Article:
Public transport in Lincolnshire won’t be expanding for another two years, council bosses have said, as “stubbornly low” passenger numbers “plateau”.
Lincolnshire County Council’s Highways and Transport Scrutiny Committee on Monday was told by Assistant Director for Communities Nicole Hilton that all efforts were currently directed at stabilising the current bus network post-COVID to “make sure that it doesn’t reduce any further”.
However, councillors feared issues with reliability, a lack of night-time services and few bus shelter improvements could put more pressure on current issues.
Hilton told councillors that declining passenger numbers had been “further exacerbated” by COVID and remained “stubbornly low” with around 70%.
“Whilst we had high hopes for the summer period increasing that actually it’s plateaued and doesn’t seem to be increasing.”
She later added: “Where we were three years ago, and what our aspirations and hopes were for the network are now very, very different.
“We’re not going to be in a position to look at expanding in any way, for at least I would suggest another two years.”
She said there were further impacts from lack of use by concessionary passengers, which often consisted of the elderly, disabled or otherwise vulnerable which had been told during the pandemic to stay away from public transport.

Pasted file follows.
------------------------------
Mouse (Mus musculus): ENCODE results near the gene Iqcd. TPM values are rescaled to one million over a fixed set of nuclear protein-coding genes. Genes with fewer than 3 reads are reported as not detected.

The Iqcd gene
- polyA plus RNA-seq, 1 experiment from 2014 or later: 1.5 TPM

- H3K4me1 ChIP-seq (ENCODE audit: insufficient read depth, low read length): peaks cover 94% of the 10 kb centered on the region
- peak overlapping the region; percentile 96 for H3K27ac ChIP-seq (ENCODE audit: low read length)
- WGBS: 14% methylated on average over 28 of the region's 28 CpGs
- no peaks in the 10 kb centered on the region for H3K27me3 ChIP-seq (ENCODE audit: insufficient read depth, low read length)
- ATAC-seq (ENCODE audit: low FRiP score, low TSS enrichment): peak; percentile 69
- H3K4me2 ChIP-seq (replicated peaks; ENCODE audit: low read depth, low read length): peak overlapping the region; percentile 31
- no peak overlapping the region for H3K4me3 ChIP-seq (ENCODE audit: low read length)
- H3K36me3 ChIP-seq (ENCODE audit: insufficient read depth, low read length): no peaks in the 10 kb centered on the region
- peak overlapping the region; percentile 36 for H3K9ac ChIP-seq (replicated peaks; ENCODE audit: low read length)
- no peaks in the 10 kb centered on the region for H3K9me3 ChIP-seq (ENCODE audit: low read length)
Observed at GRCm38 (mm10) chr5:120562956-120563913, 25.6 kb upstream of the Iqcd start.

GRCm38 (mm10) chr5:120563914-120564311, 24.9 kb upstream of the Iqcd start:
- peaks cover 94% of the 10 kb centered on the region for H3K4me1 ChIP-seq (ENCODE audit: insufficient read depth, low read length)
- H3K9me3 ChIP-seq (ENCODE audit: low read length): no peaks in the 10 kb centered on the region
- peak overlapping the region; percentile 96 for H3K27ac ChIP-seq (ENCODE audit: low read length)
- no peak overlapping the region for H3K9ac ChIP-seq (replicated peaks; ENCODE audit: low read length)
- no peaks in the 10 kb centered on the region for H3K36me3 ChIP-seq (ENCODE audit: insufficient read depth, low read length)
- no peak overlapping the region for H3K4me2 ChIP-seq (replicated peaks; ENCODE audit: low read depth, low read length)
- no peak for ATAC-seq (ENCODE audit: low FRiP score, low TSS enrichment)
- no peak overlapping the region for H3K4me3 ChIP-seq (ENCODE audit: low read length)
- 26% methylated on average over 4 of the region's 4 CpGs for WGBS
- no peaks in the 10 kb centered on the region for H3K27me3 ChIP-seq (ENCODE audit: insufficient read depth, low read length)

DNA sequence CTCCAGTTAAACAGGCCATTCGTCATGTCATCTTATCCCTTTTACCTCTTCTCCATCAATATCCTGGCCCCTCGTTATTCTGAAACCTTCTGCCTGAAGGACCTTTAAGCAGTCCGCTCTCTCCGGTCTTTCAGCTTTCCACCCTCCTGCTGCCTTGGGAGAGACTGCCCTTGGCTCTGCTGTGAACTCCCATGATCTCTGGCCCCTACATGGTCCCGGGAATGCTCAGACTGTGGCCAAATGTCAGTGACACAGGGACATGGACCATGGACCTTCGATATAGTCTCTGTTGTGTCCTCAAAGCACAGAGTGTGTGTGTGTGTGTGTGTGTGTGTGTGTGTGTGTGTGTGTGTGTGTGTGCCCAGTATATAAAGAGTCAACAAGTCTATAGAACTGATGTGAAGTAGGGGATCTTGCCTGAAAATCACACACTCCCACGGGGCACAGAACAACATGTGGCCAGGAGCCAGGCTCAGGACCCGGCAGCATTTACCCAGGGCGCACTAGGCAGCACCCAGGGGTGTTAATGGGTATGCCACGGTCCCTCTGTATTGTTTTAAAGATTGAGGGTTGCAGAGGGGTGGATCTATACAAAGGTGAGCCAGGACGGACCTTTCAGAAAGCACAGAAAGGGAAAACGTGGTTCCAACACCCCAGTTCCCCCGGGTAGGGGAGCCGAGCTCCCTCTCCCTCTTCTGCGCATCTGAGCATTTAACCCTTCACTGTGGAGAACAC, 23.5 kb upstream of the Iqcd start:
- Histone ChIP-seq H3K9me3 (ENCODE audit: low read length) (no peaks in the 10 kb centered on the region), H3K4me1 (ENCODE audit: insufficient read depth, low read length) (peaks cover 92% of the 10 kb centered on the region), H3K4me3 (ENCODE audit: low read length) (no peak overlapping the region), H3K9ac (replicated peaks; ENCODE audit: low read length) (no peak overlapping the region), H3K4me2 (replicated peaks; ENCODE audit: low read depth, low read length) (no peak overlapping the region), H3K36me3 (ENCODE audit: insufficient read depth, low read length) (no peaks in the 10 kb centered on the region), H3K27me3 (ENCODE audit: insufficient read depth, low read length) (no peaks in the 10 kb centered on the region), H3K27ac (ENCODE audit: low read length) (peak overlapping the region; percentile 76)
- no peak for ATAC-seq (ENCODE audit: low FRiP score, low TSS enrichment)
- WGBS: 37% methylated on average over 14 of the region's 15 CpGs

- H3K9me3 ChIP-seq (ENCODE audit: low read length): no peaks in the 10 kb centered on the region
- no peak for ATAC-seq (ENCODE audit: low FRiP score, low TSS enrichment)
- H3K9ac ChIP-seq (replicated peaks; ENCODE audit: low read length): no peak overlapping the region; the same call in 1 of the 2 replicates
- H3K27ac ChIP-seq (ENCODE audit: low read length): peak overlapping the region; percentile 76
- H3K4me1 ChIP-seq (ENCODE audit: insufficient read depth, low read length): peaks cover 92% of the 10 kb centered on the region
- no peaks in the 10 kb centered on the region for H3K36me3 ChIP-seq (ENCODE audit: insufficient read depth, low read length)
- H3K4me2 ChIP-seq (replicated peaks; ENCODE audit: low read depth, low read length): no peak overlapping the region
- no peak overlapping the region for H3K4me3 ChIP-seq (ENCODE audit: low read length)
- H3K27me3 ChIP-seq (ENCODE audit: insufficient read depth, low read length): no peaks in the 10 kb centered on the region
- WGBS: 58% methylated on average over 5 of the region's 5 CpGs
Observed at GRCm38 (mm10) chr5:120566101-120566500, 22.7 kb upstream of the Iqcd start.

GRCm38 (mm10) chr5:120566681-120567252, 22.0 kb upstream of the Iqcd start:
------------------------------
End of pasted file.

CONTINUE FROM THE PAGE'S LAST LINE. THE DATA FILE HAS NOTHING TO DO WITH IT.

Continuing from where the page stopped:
“Those numbers have not returned by any means to the number of pre-COVID and they remain about 55 to 65%,” she added.
“Those people have found alternative ways of travelling, of meeting their kind of everyday needs, such as having a higher reliance on delivery or family members and friends and neighbours taking them to and from particular appointments or responsibilities.”
Recent attempts to get funding from the Government had also been unsuccessful, while support given during the pandemic was due to come to an end in October.
Meanwhile, companies also continued to suffer from a national shortage of drivers.
She said operators were not currently prepared to fork up the upfront costs to build networks “in the hope that we will then build greater numbers of passengers”.
Councillors, however, feared that a lack of investment will result in less services, and therefore less passengers.
Councillor Stephen Roe said ad hoc cancelled services are a “self-fulfilling prophecy”.
“People aren’t using buses because they’re not there.”
Councillor Tom Dyer pointed out a series of cancellations announced that morning on social media.
“If you want to get people onto services you have to provide a reliable service and at the moment this isn’t reliable,” he said.
Nicole Hilton told councillors there were thousands of routes and that only 2% were not running or had been cancelled.
“For a county as big of Lincolnshire that’s successful,” they said.
Councillors, however, were full of praise for Call Connect and other voluntary services.